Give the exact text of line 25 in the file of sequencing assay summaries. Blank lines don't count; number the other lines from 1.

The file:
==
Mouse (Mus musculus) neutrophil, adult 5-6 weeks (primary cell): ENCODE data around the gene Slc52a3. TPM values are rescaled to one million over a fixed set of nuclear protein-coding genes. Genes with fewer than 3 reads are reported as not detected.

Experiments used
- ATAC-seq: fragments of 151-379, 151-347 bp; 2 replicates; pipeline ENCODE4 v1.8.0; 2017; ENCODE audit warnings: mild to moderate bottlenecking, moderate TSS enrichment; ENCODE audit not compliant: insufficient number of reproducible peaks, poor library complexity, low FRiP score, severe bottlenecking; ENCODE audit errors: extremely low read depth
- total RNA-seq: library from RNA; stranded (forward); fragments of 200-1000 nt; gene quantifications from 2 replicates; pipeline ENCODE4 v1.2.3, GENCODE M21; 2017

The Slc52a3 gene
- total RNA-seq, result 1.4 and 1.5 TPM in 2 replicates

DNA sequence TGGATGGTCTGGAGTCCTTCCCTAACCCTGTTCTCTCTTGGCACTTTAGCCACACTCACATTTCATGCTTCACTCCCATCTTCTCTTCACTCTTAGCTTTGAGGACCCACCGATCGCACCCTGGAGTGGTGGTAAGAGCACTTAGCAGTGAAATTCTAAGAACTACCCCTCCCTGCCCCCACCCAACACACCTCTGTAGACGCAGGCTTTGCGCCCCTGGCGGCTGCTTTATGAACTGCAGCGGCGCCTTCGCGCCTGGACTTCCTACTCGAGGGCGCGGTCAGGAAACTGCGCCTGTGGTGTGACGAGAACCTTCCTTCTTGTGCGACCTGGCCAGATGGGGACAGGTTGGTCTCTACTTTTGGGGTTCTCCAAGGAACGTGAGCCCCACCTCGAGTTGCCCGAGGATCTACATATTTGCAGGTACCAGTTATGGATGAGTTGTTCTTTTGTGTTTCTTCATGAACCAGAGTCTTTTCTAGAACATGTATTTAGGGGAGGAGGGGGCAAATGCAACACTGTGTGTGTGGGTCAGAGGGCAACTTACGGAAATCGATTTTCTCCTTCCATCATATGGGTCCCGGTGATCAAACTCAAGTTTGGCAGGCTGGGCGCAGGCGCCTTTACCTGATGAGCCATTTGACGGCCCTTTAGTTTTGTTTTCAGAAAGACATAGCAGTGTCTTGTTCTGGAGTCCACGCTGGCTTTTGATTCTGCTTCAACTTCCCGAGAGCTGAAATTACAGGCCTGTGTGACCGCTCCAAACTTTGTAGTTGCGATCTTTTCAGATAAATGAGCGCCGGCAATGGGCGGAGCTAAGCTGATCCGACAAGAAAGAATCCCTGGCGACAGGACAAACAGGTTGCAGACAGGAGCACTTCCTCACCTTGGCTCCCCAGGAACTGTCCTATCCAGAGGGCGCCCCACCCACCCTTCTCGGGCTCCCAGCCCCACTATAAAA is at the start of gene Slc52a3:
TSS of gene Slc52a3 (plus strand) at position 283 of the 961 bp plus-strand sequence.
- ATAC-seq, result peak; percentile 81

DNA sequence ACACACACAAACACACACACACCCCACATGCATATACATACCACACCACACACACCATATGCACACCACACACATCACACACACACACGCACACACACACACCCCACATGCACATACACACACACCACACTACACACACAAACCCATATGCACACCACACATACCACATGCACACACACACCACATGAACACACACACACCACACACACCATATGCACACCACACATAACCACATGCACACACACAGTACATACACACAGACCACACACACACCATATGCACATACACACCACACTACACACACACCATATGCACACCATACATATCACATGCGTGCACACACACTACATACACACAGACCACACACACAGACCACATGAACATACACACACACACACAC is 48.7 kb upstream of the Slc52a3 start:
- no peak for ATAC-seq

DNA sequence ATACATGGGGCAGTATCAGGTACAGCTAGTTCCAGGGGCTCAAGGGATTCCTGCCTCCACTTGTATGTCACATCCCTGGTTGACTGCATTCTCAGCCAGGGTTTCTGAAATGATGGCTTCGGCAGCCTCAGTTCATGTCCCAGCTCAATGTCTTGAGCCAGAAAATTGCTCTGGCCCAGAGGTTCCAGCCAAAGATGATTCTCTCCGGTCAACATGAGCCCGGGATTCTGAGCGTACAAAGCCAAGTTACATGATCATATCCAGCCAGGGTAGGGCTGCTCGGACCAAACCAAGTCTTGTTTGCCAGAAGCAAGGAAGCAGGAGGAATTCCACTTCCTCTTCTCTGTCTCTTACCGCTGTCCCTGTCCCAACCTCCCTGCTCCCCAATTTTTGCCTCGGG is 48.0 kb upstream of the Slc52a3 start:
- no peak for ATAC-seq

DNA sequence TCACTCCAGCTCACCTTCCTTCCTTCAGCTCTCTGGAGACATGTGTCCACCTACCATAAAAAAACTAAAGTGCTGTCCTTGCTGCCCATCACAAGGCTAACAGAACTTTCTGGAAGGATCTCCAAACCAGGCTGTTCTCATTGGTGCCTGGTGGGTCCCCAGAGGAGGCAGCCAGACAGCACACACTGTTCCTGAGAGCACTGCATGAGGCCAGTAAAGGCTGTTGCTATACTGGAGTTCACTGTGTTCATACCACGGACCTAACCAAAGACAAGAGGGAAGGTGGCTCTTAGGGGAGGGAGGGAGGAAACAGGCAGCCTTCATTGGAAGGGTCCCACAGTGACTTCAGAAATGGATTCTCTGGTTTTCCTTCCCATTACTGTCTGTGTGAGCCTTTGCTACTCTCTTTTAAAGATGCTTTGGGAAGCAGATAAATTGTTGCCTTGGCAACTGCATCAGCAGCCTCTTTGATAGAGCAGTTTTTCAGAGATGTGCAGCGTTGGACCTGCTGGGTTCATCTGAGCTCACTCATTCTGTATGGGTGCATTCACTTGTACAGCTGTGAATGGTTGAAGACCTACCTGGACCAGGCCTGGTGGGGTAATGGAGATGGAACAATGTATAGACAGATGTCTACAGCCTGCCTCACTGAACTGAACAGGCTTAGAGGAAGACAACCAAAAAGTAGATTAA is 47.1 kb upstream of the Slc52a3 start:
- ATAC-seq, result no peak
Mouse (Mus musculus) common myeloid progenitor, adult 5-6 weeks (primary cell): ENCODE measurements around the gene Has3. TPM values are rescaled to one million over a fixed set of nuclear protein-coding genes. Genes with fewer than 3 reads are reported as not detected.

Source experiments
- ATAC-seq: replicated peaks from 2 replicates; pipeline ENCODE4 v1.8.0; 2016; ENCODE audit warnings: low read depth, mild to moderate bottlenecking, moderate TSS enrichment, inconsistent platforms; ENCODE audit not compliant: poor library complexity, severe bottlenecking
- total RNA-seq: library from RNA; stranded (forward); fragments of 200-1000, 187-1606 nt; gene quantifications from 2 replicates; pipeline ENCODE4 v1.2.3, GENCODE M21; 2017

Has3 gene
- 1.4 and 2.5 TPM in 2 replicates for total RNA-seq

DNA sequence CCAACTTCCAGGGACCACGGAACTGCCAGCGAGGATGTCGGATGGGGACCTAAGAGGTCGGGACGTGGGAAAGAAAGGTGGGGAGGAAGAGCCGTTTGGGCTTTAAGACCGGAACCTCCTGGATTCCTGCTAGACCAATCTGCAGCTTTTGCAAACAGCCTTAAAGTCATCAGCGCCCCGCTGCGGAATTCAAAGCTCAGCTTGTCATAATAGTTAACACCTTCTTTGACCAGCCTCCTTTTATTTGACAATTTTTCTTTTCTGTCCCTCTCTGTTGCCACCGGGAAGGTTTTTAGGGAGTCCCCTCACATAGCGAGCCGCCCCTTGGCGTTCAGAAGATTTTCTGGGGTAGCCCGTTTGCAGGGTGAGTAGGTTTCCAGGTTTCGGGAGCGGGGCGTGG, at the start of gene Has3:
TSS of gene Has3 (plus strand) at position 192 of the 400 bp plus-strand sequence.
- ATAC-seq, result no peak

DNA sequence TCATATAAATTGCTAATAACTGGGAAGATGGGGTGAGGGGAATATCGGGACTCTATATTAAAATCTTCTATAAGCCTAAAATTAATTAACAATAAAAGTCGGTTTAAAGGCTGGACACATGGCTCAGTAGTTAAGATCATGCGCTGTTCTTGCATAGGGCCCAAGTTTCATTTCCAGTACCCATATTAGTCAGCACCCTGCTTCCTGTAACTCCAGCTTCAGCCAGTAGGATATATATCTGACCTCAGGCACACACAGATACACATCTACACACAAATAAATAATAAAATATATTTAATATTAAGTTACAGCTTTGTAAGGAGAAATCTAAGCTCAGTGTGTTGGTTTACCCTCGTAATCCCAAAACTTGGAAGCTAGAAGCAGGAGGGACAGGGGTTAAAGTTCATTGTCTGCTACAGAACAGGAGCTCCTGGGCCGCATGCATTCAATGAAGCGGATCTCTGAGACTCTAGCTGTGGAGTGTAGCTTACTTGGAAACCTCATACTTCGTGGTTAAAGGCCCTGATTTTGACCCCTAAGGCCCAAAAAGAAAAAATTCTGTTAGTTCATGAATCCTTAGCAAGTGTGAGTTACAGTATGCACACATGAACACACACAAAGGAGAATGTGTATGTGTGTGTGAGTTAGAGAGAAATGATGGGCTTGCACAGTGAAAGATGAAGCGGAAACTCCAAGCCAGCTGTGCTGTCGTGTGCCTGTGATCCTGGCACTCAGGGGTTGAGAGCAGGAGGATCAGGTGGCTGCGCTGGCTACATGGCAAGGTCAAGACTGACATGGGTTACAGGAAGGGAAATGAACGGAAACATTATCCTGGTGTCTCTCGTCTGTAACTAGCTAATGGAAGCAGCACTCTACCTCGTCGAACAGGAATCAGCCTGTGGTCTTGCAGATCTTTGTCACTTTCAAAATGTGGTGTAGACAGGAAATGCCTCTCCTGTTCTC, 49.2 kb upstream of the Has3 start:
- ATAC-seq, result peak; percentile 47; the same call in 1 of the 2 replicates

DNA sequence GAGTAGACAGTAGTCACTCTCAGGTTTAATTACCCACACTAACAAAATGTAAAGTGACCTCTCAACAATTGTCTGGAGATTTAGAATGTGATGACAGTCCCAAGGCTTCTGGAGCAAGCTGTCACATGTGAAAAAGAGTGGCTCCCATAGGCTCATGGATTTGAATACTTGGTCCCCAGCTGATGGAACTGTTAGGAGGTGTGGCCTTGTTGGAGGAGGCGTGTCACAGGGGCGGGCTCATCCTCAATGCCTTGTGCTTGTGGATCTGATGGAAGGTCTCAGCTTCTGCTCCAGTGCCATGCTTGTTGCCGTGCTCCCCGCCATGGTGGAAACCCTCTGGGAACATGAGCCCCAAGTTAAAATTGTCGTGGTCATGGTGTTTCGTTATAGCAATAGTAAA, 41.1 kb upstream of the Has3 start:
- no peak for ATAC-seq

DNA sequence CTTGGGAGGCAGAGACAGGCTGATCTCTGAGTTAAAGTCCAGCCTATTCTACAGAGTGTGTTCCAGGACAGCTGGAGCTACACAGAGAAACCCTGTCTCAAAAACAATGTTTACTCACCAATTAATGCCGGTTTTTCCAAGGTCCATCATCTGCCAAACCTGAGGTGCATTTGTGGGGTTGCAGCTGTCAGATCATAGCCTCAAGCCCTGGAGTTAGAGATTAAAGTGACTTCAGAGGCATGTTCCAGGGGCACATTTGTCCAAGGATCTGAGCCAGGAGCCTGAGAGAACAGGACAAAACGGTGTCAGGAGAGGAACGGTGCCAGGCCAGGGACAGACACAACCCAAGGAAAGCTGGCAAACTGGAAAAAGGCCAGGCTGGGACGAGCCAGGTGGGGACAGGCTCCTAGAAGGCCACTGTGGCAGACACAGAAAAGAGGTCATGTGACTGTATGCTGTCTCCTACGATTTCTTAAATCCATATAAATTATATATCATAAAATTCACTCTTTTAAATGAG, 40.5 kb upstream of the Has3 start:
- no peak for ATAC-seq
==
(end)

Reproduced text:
DNA sequence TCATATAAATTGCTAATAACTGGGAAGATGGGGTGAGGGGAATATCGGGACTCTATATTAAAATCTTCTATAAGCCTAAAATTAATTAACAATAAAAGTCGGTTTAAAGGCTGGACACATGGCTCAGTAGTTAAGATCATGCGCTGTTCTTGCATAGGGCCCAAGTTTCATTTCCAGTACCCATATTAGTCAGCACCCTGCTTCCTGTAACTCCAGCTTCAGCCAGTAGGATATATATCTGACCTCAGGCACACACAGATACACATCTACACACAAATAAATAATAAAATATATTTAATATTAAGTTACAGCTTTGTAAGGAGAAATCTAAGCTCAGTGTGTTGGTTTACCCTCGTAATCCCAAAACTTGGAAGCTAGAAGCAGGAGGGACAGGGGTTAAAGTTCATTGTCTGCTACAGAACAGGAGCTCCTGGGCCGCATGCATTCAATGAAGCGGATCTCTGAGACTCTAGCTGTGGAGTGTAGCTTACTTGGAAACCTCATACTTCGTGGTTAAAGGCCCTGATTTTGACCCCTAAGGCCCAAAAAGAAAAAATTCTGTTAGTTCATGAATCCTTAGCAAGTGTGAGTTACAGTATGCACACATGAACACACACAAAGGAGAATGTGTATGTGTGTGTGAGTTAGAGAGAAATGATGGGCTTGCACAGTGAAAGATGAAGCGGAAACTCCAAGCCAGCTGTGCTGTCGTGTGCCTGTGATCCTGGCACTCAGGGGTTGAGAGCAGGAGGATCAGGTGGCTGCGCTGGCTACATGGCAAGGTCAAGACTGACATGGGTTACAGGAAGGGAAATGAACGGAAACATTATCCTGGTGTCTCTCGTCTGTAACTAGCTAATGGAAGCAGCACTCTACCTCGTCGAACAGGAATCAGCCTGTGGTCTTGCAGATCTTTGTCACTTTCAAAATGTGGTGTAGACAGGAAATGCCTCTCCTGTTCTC, 49.2 kb upstream of the Has3 start: